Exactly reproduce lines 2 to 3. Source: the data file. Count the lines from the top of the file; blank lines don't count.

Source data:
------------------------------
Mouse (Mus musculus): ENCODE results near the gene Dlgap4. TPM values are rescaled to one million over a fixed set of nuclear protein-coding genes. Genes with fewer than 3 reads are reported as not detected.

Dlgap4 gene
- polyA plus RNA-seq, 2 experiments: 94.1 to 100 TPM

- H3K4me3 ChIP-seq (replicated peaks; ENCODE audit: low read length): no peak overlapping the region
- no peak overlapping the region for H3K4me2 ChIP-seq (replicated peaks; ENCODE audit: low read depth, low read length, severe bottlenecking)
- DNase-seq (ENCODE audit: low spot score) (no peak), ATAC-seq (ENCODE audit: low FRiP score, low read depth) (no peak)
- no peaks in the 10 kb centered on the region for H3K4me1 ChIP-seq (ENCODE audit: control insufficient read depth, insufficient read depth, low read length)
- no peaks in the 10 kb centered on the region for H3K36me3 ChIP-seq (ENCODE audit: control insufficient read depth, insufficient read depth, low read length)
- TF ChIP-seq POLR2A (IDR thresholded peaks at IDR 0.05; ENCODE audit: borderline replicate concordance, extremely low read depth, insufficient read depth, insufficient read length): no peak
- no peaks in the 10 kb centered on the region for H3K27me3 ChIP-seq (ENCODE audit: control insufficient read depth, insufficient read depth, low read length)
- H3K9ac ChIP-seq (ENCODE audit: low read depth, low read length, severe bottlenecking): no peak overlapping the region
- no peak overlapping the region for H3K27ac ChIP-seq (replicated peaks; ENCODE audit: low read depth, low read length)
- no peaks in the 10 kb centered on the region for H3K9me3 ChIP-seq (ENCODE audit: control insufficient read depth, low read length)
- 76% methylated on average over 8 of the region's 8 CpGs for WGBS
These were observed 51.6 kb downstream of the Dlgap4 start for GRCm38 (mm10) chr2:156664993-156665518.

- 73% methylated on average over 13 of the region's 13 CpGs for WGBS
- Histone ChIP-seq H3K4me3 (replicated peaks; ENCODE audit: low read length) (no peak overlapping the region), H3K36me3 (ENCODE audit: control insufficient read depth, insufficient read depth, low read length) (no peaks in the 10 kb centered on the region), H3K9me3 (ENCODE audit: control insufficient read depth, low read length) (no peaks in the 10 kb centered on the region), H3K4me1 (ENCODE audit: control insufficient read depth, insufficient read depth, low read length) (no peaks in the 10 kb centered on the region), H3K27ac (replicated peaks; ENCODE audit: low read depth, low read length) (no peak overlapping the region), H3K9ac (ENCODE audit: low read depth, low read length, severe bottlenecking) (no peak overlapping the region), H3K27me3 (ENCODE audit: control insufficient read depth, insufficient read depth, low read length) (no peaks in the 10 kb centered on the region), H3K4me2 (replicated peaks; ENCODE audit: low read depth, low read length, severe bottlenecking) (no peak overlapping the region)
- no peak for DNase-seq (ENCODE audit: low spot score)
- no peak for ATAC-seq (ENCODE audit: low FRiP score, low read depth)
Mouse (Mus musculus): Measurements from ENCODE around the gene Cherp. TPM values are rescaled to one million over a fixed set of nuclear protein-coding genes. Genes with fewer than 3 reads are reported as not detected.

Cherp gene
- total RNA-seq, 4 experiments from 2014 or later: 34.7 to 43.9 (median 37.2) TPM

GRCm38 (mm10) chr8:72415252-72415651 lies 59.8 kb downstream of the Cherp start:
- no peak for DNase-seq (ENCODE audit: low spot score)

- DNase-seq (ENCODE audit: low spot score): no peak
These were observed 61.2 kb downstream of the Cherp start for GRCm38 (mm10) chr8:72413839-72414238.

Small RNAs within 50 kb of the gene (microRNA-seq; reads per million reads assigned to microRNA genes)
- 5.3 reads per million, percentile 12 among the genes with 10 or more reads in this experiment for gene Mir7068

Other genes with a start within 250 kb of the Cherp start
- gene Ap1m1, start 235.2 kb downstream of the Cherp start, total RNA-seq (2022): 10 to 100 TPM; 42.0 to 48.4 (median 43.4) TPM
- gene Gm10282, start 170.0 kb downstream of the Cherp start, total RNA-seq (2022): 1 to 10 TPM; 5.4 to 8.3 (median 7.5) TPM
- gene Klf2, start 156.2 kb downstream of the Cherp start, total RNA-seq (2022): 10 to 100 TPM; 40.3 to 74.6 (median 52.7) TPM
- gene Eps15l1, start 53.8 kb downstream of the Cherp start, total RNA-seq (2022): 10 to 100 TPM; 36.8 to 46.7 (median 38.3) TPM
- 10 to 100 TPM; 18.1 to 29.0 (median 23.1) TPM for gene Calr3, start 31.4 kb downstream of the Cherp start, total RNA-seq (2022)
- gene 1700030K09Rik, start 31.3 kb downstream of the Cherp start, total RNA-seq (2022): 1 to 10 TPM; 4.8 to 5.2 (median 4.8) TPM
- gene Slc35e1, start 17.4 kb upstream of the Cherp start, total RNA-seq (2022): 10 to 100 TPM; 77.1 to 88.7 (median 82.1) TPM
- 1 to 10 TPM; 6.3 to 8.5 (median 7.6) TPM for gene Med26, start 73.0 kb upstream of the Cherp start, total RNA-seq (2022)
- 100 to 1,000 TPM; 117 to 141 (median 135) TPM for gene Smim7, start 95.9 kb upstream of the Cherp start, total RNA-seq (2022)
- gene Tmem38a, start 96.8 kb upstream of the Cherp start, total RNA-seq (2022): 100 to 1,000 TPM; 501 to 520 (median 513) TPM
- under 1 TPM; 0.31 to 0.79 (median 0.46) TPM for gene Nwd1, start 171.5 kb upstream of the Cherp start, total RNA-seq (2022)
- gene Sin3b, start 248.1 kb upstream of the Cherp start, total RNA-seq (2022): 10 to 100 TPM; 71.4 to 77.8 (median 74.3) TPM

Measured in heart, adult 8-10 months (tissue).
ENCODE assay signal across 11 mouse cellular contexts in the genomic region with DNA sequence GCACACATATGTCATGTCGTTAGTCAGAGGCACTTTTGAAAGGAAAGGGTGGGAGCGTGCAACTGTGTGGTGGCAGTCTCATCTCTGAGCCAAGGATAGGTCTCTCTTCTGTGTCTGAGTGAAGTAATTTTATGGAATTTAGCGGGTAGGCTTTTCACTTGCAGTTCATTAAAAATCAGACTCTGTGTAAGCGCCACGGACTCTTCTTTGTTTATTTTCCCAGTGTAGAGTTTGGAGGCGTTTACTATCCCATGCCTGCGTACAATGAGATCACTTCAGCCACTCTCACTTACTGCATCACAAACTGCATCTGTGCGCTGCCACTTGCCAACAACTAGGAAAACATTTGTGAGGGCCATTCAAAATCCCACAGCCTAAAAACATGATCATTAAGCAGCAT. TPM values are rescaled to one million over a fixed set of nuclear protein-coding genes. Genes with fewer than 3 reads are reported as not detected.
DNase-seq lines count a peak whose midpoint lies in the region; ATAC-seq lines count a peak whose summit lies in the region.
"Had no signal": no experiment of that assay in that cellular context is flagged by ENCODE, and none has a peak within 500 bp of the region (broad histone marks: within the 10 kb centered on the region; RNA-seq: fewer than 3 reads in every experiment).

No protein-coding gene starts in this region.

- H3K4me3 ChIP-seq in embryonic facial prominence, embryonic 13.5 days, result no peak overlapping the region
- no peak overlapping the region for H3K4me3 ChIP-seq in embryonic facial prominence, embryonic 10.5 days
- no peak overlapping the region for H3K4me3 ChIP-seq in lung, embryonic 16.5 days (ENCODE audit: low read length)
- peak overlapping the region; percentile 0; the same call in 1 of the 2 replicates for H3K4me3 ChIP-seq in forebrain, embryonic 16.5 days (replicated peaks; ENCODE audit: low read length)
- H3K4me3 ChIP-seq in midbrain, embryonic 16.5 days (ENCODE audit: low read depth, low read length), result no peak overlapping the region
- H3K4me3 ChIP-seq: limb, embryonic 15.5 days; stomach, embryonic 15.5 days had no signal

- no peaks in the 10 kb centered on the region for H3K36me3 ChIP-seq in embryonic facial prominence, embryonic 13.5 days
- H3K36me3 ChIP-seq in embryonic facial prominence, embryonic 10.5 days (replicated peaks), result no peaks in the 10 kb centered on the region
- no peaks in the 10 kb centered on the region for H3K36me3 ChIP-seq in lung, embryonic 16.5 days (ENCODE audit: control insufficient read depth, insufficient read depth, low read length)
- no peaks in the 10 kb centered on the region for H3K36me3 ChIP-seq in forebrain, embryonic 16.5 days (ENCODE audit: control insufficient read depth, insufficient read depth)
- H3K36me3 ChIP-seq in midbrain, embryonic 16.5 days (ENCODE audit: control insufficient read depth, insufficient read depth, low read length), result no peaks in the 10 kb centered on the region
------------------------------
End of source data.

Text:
Dlgap4 gene
- polyA plus RNA-seq, 2 experiments: 94.1 to 100 TPM